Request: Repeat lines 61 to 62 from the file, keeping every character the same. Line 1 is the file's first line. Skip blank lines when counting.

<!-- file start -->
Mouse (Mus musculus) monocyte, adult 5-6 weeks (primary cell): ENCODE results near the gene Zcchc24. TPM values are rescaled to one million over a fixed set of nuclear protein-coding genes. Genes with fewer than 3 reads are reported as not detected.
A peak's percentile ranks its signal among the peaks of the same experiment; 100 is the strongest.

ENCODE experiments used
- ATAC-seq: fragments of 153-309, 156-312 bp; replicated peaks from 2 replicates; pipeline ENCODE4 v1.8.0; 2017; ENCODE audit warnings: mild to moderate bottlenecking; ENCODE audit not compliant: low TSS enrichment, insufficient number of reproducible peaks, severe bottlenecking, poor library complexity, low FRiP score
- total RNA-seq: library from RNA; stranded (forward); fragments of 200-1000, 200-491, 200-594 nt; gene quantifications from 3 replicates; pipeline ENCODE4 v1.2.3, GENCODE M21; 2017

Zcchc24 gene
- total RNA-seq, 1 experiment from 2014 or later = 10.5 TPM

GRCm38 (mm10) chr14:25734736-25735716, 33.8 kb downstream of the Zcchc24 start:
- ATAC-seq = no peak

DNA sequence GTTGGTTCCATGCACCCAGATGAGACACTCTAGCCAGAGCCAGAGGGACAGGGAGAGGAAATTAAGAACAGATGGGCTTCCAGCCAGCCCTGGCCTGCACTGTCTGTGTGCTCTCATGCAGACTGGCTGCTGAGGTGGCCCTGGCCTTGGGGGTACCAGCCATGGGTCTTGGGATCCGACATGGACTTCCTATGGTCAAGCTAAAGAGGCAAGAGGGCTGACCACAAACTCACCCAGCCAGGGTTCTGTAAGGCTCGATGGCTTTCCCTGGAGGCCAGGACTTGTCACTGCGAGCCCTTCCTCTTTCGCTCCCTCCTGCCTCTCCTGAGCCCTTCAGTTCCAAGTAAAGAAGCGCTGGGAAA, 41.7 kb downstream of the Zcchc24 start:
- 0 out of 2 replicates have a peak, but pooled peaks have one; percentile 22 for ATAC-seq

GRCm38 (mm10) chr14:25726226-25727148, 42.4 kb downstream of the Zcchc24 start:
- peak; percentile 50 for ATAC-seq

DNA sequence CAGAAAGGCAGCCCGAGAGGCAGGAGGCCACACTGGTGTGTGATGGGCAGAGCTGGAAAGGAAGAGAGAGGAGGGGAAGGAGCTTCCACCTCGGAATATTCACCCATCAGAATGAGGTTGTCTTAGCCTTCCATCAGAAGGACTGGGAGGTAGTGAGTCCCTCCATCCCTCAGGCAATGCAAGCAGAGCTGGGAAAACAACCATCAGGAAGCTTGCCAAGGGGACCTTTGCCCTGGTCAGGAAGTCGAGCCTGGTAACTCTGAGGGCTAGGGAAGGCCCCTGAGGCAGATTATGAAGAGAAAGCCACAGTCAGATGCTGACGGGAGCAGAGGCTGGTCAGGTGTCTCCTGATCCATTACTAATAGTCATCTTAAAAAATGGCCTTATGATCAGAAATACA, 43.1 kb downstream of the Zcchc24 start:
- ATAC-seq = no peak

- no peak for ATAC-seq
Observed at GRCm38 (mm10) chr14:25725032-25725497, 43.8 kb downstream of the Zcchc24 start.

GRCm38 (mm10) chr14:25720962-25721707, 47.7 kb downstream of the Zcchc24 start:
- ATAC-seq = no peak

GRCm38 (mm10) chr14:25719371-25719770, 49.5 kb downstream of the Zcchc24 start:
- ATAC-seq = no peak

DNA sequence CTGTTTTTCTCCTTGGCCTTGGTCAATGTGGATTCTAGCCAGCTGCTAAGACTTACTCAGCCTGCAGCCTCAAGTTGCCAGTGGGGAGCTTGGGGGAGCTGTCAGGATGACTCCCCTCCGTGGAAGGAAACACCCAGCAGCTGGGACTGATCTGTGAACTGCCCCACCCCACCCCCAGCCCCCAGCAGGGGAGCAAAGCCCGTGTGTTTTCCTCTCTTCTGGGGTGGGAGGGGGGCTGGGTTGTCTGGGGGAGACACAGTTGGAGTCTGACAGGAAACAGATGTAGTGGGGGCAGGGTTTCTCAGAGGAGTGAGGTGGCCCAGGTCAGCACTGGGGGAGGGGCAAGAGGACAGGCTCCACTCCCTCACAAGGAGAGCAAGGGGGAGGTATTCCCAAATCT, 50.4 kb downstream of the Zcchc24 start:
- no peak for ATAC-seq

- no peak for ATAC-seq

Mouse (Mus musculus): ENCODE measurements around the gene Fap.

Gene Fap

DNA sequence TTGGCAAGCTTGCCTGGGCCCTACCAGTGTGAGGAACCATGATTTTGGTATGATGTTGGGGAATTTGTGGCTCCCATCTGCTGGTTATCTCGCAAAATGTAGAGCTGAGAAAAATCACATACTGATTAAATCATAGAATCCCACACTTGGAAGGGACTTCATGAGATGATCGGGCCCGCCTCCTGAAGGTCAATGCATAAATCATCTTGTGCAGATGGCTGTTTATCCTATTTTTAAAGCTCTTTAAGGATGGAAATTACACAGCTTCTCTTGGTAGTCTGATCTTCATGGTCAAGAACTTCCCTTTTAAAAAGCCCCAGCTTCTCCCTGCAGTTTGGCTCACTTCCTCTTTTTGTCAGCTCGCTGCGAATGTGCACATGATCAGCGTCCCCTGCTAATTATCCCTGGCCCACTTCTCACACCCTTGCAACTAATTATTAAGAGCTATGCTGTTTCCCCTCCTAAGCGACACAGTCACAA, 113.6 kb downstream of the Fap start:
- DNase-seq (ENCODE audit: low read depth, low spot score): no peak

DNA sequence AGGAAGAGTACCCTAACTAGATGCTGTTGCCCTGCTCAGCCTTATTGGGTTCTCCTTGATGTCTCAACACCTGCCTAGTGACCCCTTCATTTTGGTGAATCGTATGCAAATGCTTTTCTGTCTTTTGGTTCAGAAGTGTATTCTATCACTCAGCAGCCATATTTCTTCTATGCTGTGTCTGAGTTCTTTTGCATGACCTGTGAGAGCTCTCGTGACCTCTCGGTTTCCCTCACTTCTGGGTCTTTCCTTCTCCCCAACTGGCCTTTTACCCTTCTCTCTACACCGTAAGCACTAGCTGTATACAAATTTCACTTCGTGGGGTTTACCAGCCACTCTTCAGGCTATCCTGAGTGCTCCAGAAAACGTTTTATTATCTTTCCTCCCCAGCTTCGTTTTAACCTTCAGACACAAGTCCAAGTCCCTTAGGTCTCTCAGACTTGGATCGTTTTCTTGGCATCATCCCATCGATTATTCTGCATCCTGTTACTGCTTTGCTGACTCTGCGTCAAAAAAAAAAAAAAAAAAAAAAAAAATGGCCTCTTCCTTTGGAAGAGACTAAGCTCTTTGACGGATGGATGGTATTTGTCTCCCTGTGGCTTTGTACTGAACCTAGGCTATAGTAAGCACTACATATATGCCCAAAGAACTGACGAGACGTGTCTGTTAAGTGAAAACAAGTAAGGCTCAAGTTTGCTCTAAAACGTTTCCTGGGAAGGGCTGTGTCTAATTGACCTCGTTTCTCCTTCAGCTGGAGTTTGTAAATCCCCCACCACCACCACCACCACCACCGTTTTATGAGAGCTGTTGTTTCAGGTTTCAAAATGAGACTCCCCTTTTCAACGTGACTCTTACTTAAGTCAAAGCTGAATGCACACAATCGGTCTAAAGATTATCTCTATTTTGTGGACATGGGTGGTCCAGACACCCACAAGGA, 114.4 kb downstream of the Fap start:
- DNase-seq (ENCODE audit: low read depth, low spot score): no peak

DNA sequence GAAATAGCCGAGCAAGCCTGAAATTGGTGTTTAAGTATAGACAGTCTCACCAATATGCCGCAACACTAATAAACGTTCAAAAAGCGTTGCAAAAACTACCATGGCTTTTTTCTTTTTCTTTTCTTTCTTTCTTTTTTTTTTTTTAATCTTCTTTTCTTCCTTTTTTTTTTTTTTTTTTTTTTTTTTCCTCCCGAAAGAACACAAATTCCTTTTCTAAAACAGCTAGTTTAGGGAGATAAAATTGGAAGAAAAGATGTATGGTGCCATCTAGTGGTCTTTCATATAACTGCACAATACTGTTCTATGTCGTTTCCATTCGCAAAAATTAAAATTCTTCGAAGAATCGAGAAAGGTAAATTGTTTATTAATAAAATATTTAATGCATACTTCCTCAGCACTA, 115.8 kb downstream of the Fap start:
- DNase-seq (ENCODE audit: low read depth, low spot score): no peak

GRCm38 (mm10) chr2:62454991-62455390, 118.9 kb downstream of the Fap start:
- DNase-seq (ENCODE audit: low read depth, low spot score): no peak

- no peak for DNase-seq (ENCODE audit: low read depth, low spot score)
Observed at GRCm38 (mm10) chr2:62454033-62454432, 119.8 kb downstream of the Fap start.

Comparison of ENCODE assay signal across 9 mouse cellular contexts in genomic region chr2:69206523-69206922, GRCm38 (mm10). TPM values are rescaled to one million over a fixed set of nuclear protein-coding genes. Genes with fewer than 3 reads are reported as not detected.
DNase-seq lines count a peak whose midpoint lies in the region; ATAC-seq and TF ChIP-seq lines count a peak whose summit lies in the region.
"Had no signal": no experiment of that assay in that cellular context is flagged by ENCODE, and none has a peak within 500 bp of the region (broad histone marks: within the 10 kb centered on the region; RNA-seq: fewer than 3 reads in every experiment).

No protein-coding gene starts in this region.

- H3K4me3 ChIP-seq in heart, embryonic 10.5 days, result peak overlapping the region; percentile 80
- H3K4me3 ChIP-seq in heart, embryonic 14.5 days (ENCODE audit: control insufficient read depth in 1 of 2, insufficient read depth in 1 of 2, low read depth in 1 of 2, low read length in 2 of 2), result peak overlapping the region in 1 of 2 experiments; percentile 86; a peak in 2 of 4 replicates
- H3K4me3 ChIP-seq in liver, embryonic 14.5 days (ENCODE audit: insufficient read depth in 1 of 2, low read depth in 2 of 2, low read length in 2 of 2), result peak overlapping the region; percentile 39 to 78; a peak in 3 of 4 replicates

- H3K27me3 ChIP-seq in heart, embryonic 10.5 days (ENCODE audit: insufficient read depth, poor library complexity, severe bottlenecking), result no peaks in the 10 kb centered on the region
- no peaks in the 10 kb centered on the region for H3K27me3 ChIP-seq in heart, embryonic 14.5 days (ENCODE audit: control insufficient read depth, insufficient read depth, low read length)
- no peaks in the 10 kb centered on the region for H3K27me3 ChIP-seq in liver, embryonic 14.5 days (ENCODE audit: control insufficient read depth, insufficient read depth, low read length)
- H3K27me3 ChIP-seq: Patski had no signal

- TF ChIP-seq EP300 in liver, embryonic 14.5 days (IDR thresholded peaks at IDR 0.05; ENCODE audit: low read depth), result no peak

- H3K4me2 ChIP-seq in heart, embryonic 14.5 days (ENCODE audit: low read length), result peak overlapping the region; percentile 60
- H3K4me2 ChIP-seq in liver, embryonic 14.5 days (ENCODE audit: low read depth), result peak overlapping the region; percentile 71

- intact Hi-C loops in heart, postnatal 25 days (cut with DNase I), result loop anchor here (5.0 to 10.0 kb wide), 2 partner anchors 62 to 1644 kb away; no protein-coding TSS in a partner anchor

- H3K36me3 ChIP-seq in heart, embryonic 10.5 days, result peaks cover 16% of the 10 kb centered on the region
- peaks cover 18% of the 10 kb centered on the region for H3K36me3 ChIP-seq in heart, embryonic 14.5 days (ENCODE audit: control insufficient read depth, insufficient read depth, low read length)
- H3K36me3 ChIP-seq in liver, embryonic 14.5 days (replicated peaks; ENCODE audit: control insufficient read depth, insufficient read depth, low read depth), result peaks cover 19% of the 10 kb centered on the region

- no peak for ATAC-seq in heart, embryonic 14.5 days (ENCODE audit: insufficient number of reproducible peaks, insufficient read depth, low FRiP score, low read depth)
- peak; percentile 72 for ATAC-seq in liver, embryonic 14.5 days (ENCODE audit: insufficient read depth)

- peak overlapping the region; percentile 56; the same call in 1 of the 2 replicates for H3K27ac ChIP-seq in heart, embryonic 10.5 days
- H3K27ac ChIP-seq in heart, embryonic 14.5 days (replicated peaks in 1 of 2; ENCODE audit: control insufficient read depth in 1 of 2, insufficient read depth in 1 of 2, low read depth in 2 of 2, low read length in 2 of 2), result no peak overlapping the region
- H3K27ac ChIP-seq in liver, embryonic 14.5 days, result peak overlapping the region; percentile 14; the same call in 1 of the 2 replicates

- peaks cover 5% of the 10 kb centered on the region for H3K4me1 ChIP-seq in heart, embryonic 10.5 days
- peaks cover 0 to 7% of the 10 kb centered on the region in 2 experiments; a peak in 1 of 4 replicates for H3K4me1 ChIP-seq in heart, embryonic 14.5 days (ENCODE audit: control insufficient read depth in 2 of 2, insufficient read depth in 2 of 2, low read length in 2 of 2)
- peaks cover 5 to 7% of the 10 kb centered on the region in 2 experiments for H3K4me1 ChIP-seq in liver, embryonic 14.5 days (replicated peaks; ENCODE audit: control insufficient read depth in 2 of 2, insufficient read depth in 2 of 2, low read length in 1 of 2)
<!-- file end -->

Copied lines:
- peaks cover 0 to 7% of the 10 kb centered on the region in 2 experiments; a peak in 1 of 4 replicates for H3K4me1 ChIP-seq in heart, embryonic 14.5 days (ENCODE audit: control insufficient read depth in 2 of 2, insufficient read depth in 2 of 2, low read length in 2 of 2)
- peaks cover 5 to 7% of the 10 kb centered on the region in 2 experiments for H3K4me1 ChIP-seq in liver, embryonic 14.5 days (replicated peaks; ENCODE audit: control insufficient read depth in 2 of 2, insufficient read depth in 2 of 2, low read length in 1 of 2)